Tourist Attractions – East Africa

Wildlife and Nature – Game drives and Sightseeing

The geography of East Africa is often stunning and scenic. Shaped by global plate tectonic forces that have created the East African Rift, East Africa is the site of Mount Kilimanjaro and Mount Kenya, the two tallest peaks in Africa. It also includes the world’s second largest freshwater lake Lake Victoria, and the world’s second deepest lake Lake Tanganyika.

The climate of East Africa is rather a typical of equatorial regions. Because of a combination of the region’s generally high altitude and the rain shadow of the westerly monsoon winds created by the Rwenzori Mountains and Ethiopian Highlands, East Africa is surprisingly cool and dry for its latitude.

Gorilla trekking adventures

Gorilla tracking is usually an unforgettable experience which more than repays the effort needed to reach Uganda/Rwanda/DRC and to track the gorillas. Gorillas can be safely tracked in Bwindi national park, Mgahinga gorilla national park in Uganda and Parc nationale des Volcans in Rwanda. Bwindi has seven habituated gorilla groups that are tracked by tourists. Gorilla trekking is the most sold out tourist activity in Uganda and Rwanda; it is usually advisabke to reserve your gorilla tracking permit early enough before gorilla permits sell out. Gorilla tracking can be challenging and you need to be reasonably fit. Registration and briefing at Buhoma park office and Nkuringo commences at 07:45 hours tracking states at 8:30 hours local Uganda time and can last from a few hours to the whole day depending on movements of the gorillas that day.
Bird watching
East Africa (Uganda noted) falls at the confluence of a number of regional centers of endemism or biomes in Central Africa, each with characteristic avifauna. From the source of the Nile on Lake Victoria to the snow-capped Rwenzori range, the montane forests of volcanoes to the semi-arid plains of Karamoja, Uganda is an equatorial country of astonishing contrast.

About 10% of the world bird list have been seen in Uganda and Rwanda including the highly sought after shoebill bird, albertine rift endemics and papyrus endemics. Henceforth bird watching has become an attractive tourist activity in this region; especially Uganda and Rwanda. Queen Elizabeth National Park in Uganda has a bird list of 611 species.

There is undoubtedly no other area in Africa that can match Uganda’s astounding diversity of habitats (despite the fact that there are no coastal habitats). This richness is reflected in the burgeoning bird list of over 1,000 species, representing more than half of the bird species found in the whole of Africa, over 10% of the world bird list! Imagine 5 biomes in an area of 236,040 sq kms!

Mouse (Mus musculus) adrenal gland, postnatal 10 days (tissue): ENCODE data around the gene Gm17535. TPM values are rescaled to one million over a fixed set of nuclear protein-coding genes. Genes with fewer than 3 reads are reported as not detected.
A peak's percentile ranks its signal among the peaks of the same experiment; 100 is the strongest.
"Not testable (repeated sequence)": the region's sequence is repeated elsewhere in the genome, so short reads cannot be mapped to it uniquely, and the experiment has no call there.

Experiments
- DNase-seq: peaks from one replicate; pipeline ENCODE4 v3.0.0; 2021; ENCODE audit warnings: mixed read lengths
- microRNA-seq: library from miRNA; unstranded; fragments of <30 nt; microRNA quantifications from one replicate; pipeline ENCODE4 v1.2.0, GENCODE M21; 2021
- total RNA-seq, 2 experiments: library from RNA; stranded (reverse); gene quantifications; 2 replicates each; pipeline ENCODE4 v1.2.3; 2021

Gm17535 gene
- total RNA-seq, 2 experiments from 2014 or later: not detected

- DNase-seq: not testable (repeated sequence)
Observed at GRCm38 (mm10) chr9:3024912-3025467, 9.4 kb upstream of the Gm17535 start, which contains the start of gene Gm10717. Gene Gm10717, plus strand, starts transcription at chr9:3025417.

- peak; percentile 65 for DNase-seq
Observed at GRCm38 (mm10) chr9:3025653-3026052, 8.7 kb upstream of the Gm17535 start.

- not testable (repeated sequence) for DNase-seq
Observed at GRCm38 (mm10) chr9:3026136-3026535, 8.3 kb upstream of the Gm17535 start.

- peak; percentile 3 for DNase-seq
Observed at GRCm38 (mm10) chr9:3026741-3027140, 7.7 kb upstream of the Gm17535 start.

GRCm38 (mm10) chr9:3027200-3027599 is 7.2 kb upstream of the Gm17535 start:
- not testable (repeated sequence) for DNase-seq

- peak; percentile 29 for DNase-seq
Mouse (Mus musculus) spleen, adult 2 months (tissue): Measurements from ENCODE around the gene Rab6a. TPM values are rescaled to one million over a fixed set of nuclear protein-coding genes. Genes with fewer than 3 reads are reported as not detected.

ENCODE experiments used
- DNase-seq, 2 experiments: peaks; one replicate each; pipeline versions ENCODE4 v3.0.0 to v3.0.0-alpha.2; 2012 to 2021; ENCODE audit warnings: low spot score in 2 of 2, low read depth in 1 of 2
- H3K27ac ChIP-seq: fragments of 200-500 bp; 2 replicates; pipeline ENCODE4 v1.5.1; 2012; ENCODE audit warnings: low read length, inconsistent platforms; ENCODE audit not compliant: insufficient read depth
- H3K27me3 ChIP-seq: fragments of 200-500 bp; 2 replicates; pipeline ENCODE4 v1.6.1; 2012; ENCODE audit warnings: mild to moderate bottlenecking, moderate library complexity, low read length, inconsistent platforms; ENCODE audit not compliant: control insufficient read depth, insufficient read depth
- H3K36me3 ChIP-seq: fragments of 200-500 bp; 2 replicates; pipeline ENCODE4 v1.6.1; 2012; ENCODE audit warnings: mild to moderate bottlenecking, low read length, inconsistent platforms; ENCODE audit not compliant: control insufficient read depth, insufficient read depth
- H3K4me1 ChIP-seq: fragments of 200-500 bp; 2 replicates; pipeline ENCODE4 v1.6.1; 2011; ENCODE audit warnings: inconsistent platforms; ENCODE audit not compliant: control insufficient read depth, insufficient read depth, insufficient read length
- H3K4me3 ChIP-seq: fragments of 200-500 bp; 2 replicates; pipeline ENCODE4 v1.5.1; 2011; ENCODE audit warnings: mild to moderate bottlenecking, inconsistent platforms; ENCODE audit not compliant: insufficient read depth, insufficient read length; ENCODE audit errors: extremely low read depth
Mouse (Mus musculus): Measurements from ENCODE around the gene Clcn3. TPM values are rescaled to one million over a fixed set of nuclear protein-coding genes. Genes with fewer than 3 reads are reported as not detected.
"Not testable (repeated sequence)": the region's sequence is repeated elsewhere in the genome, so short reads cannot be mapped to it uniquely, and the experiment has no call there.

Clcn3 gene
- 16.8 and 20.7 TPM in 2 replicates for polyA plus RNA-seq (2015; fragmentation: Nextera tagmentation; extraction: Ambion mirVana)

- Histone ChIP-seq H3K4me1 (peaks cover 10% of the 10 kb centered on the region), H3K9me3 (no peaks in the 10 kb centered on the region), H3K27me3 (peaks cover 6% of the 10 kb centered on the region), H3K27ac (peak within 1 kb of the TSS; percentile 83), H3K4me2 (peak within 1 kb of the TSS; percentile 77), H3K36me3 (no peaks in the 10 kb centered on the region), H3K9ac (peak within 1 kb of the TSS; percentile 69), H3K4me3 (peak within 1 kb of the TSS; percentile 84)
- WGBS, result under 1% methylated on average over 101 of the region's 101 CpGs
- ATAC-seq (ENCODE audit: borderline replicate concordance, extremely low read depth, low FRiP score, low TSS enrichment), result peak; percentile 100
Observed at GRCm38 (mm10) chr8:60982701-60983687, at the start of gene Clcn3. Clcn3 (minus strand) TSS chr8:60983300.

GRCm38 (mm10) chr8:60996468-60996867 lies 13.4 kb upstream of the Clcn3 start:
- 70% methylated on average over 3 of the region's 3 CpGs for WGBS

White Water Rafting
White water rafting is mainly done on the River Nile in Jinja. The fairly constant water temperatures (20?C – 30?C) and the constant gravity flow of the river makes white water rafting possible all year round. Prior experience is not necessary and the activity is 99% safe for all ages.

For families, a float trip in which you do not participate in the active rowing of the boat is available. If you go rafting you can do half-day, full-day or – for the more adventurous – two-day trips. Full-day trips take you through the most challenging of the rapids, including the Grade Five at the “Bad Place” and Bujagali Falls.

The action is always complemented by unlimited drinks, mouthwatering meals and great fun. Rafting on the Nile continues to be a world-class experience and an icon of Uganda’s tourism.
Culture and History
East Africa has been continually inhabited by human beings for thousands, if not millions, of years. History details a legacy of kingdoms and trade networks throughout the region bordering the Indian Ocean. The label East Africa can be applied to a number of countries, including Tanzania, Kenya, Uganda, Rwanda and Burundi. Some lists also name Sudan, Eritrea, Ethiopia, Somalia, Djibouti, Seychelles and Comoros as East African countries.

Vasco da Gama and the Portuguese were the first Europeans to explore East Africa. Slave trade began in 1450 and ended in 1850. British, French, Dutch, German and Arab also sent explorers and settlers. German colonies transferred to British rule at the end of World War I. As the people clambered for independence, strong leaders emerged from the population to lead their countries in the early days, including James Nyerere, Tanzania or Jomo Kenyatta, Kenya. Idi Amin, of Uganda, was noted for many human rights violations and corruption. The struggle of East African nations from colonies to independent countries is marked by determination, strife and strong leadership.

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